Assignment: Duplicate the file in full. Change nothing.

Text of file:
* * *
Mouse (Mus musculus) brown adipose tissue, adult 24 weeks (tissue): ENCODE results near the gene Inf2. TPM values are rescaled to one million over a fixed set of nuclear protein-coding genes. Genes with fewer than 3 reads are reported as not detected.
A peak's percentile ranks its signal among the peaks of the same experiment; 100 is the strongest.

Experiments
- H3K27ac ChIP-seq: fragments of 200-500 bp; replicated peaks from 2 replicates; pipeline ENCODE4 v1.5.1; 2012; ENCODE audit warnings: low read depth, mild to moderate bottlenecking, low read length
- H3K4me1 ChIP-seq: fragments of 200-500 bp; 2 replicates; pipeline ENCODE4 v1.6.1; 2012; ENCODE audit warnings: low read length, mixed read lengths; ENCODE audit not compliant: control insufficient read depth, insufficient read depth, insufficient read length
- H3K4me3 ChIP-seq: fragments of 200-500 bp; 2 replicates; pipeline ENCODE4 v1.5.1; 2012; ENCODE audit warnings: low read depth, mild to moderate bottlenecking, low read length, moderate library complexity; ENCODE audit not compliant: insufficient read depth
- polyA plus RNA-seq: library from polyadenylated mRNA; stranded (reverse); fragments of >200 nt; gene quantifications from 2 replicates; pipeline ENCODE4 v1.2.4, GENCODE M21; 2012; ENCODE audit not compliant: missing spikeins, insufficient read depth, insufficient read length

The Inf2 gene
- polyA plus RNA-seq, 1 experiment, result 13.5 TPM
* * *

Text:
Mouse (Mus musculus) brown adipose tissue, adult 24 weeks (tissue): ENCODE results near the gene Inf2. TPM values are rescaled to one million over a fixed set of nuclear protein-coding genes. Genes with fewer than 3 reads are reported as not detected.
A peak's percentile ranks its signal among the peaks of the same experiment; 100 is the strongest.

Experiments
- H3K27ac ChIP-seq: fragments of 200-500 bp; replicated peaks from 2 replicates; pipeline ENCODE4 v1.5.1; 2012; ENCODE audit warnings: low read depth, mild to moderate bottlenecking, low read length
- H3K4me1 ChIP-seq: fragments of 200-500 bp; 2 replicates; pipeline ENCODE4 v1.6.1; 2012; ENCODE audit warnings: low read length, mixed read lengths; ENCODE audit not compliant: control insufficient read depth, insufficient read depth, insufficient read length
- H3K4me3 ChIP-seq: fragments of 200-500 bp; 2 replicates; pipeline ENCODE4 v1.5.1; 2012; ENCODE audit warnings: low read depth, mild to moderate bottlenecking, low read length, moderate library complexity; ENCODE audit not compliant: insufficient read depth
- polyA plus RNA-seq: library from polyadenylated mRNA; stranded (reverse); fragments of >200 nt; gene quantifications from 2 replicates; pipeline ENCODE4 v1.2.4, GENCODE M21; 2012; ENCODE audit not compliant: missing spikeins, insufficient read depth, insufficient read length

The Inf2 gene
- polyA plus RNA-seq, 1 experiment, result 13.5 TPM